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The Controversy of Bartons Creek

According to Texas Czech lore, around the beginning of the last century the Presbyterians in the Czech community of Kovar in Bastrop County locked the Czech-Moravian Brethren out of the church that they jointly had built.  This incident came to be known as the Controversy of Bartons Creek (or Bardens Creek as the Czechs frequently called the area).

The roots of the controversy go back to fifteenth-century Bohemia and are intertwined in the events of the sixteenth, seventeenth, eighteenth and nineteenth centuries.

The followers of Jan Hus, the Czech Catholic priest who was burned at the stake for heresy in 1415, constituted the first church of the Protestant Reformation.  A second Protestant Church known as the Unity of the Brethren was established in Moravia in 1457.

Lutheranism developed in Germany, and Calvinism developed in Switzerland early in the sixteenth century.  While neighboring countries subsequently were embroiled in religious wars, the Czech Lands were a haven of toleration where Roman Catholics, Hussites, Moravian Brethren, Lutherans and Anabaptists lived side by side.

The situation changed in the seventeenth century.  Following the Battle of White Mountain in 1620, the Austrian Habsburgs who ruled the Czech Lands outlawed all Protestant religions in Bohemia and Moravia and set out to Catholicize and Germanize the unruly Czechs.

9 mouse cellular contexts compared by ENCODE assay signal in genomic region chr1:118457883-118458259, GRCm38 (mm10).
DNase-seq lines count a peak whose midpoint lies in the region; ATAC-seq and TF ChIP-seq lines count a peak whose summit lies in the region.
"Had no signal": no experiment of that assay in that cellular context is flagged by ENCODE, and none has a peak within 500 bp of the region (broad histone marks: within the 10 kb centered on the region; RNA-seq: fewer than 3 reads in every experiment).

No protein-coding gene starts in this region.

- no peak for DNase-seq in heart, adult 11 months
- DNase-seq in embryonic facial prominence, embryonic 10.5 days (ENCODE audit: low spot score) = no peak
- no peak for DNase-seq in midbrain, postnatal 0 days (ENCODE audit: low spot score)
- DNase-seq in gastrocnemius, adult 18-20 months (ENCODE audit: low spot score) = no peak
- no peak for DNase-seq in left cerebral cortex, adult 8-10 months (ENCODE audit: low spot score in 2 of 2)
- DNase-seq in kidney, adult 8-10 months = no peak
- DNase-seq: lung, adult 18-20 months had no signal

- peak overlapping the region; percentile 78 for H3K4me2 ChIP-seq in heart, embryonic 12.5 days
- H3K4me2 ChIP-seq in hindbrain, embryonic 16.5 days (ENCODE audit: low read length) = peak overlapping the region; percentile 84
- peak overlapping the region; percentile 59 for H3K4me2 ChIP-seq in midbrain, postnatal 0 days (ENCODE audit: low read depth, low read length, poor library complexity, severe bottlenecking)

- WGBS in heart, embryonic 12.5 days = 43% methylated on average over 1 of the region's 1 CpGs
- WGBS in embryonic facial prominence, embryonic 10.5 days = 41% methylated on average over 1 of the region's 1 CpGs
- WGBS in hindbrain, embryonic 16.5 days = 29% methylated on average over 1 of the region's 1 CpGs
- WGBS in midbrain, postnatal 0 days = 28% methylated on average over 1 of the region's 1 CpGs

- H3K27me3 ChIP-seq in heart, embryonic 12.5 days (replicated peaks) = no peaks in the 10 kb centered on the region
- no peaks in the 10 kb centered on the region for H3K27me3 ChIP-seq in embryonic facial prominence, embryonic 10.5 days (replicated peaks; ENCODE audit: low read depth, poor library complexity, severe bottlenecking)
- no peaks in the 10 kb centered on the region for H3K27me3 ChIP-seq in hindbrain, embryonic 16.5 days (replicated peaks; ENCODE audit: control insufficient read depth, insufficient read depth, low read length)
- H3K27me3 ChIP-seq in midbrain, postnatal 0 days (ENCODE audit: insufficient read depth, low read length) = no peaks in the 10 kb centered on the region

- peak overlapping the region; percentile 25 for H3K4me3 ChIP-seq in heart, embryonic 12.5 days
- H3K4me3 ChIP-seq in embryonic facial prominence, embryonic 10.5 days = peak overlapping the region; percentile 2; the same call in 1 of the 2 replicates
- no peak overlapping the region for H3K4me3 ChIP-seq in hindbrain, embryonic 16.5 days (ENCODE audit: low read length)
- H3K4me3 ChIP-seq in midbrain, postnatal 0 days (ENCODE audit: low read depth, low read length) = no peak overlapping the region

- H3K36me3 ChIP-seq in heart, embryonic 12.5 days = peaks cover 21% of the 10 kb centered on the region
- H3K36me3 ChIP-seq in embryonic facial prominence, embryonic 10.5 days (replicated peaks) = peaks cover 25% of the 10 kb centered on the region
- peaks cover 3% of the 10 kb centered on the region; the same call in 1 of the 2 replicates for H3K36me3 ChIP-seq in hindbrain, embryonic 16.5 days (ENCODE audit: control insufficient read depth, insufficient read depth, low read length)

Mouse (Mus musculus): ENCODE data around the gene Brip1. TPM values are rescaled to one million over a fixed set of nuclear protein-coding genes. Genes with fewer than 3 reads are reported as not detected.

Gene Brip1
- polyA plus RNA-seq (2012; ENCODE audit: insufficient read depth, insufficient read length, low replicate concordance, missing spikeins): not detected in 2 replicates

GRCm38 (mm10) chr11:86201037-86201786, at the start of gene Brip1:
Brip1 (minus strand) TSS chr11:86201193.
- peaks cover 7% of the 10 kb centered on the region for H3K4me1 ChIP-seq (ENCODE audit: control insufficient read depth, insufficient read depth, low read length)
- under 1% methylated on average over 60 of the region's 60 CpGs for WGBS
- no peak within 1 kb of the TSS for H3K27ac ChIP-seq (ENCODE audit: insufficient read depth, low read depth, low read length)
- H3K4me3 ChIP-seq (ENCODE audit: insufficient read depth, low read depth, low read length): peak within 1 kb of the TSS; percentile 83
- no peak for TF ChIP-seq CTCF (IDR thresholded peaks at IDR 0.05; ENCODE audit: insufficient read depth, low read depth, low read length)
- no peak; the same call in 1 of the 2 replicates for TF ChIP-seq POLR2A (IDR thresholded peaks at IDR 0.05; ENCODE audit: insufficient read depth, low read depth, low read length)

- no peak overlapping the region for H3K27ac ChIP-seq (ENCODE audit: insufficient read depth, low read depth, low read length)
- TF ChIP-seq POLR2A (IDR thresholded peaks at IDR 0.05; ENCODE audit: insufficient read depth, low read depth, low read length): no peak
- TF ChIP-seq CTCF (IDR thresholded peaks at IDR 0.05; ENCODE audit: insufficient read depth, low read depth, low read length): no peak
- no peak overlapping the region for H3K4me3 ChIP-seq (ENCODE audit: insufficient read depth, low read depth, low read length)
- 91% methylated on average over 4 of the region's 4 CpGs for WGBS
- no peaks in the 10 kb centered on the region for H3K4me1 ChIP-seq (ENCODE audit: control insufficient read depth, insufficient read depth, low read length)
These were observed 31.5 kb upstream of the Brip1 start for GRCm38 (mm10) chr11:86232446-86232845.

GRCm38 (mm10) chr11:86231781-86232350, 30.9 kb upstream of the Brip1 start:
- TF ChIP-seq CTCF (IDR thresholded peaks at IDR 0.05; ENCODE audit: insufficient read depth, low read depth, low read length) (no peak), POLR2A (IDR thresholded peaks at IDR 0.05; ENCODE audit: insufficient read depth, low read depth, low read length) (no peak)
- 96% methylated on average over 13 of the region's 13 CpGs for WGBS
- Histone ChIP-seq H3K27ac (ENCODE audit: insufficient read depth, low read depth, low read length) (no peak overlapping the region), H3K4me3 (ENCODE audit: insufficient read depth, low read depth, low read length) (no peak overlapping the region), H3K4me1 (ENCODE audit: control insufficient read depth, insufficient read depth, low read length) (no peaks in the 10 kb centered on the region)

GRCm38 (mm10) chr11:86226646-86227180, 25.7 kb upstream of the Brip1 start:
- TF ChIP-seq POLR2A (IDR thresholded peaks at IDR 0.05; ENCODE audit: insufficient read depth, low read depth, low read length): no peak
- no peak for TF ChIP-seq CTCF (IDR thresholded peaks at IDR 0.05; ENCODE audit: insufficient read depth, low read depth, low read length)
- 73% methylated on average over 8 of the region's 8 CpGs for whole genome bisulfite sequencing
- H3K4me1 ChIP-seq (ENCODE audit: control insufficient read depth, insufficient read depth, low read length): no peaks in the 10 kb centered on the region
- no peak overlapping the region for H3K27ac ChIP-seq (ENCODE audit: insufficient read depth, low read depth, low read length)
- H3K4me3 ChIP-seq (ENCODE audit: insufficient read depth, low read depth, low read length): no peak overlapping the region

Some Protestant families secretly held on to their religious beliefs in the more remote areas of the Czech Lands.  These centers of faith, or heresy, depending on one’s interpretation, included northeastern Bohemia and eastern Moravia, areas that sent waves of Czech immigrants to Texas many, many years later.

In 1781 the enlightened Austrian emperor Joseph II issued an Edict of Toleration, which allowed the practice of Lutheranism and Calvinism in the Czech Lands.  Native Czech Protestant faiths, such as the Moravian Brethren, were excluded from the edict, so they had to set themselves up as Lutheran or Calvinist congregations.  That is why in the last half of the nineteenth century Czech Protestant emigrants came to Texas as adherents of the Augsburg Confession (Lutherans) or as adherents of the Helvetic Confession (Calvinists).  They commonly referred to themselves, however, as Evangelicals.

Some of these Czech Evangelicals settled in the Kovar community in Bastrop County starting in the 1870s.  Traveling preachers, such as Rev. Jindrich Juren, Evangelical minister from Ross Prairie, Rev. Adolf Chlumsky, Evangelical minister from Granger, and Rev. Vaclav Pazdral, Presbyterian minister from Fayetteville, conducted services in settlers’ homes.

A Czech Evangelical congregation was organized at Kovar in 1894.  The first officers included Josef Volcik, Tomas Holubec, Martin Palla and Martin Sabrsula.  Some sources say that Rev. Juren organized the congregation, while others give credit to Rev. Pazdral.  In any event, the Kovar congregation built a church in 1895.  Additional Evangelical preachers ministered to the congregation, including Rev. Antonin Motycka from Nelsonville and Rev. Bohumil Kubricht from Wesley.